Teaching was proved to be one of the most stressful jobs, which made teachers vulnerable to depression (7, 9). The outbreak of COVID-19 had a great negative impact on daily life and mental health among teachers, resulting in increased incidence of depression. Chinese is the largest ethnic group with one-fifth of the world population and has more teachers and students than other countries. In addition, higher levels of teachers' depressive symptoms were associated with poorer student psychological distress and well-being (15). Thus, early prevention, detection and management are essential to protect teachers from depressive disorder and improve their mental health. In the present online cross-sectional survey, we found that 56.9% of teachers suffered from depression during the outbreak of COVID-19 and 16.1% suffered from moderate to severe depression, which required follow-up diagnosis and treatment (19). In this study, the depressive symptoms were significantly related to age, participating in epidemic prevention and control, parent-child relationship, opinions toward distant teaching and prolonged school closure, increased working intensity and time, sleep duration/day, physical exercise duration, spending time with family, attitude toward COVID-19, mental resilience and stress. This result maybe highly informative for stakeholders to develop intervention efforts for high-risk groups.
A study of 1,210 respondents from 194 cities in China indicated that the prevalence of moderate to severe depression in the general population was 16.5% (28), which was similar to 16.1% in our study. However, as for the overall prevalence, a cross-sectional study of 1,006 Japanese teachers indicated that the prevalence of depression was 20.1% (29). Another research reported that 49.7% (21,797/43,845) Mexican teachers suffered from depression (30). We found a higher depression prevalence of 56.9%, which means that the COVID-19 outbreak is an important risk factor of depression for teachers. The emergence of COVID-19 has parallels with the outbreak of severe acute respiratory syndrome, which killed thousands infected patients in China. As an unpleasant experience, the outbreak of COVID-19 led to mass quarantine, fears of infection, stress, anger, boredom, frustration, lack of family and finance, all of which are related to increased incidence of depression (18, 31, 32). Since the COVID-19 outbreak was no longer confined to China, the problems associated with home confinement and school closure also became concerned in other affected countries.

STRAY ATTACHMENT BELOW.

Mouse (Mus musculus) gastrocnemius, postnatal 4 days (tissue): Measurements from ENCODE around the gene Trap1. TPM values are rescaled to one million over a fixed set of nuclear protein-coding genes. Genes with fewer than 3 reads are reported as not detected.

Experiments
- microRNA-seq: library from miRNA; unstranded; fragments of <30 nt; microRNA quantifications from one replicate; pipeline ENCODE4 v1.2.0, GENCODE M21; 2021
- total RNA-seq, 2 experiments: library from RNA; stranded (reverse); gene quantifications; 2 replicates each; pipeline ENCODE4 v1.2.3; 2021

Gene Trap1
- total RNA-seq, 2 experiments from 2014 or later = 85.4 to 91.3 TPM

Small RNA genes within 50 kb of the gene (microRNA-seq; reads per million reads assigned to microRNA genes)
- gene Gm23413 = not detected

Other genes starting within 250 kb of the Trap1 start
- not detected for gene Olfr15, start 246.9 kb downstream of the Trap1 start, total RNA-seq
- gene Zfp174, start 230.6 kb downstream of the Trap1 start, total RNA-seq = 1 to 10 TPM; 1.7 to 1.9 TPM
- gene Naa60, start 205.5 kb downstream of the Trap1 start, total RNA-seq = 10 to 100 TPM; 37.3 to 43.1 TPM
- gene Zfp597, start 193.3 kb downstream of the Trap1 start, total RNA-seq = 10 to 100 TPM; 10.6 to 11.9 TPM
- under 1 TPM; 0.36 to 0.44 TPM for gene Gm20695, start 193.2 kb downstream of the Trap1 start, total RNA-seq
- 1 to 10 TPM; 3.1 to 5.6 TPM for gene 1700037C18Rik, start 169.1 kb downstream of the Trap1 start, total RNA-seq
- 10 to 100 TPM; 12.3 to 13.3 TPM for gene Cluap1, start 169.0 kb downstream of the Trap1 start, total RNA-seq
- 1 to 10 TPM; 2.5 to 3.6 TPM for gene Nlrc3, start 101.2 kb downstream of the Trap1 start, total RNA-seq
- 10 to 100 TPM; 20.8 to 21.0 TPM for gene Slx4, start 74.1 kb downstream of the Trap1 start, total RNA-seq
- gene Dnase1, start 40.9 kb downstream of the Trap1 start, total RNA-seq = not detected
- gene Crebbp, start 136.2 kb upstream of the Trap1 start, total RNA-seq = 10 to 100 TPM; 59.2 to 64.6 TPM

To prevent the spread of COVID-19, the Chinese government ordered a nationwide school closure, and public activities were discouraged. Millions of teachers were confined to their homes, resulting in decreased outdoor activities and visits to others. During the COVID-19 outbreak, home confinement and prolonged school closure might have a significant negative impact on teachers' mental health, although these measures and efforts were highly commendable and necessary. Our results also indicated that less sleep duration and physical exercise were obviously associated with higher incidence of depression, which was in line with previous studies. Physical exercise was proved to be a promising antidepressant treatment (33). And three times of light to moderate intensive exercise a week for 6 to 12 weeks could bring alleviate depressive symptoms (34). The relationship between depression and short sleep duration was reported to be bidirectional (34). Additionally, accumulating evidences suggested that short sleep duration might be a prospective predictor of depression (35).
Our results indicated that those teachers who were younger, participated in epidemic prevention and control, had deterioration in parent-child relationship, held negative thoughts of distant teaching/prolonged school closure, spent less time with family or had increased workload had higher risk of depression. These teachers faced enormous pressure due to high workload, low income, fears of infection, uncertainty about how long they will last, low familiarity with remote education and lack of family (36), all of which were source of stress, which reduces the overall physical and mental well-being of teachers and leads to unpleasant emotions, such as depression (7). This may have led to the findings.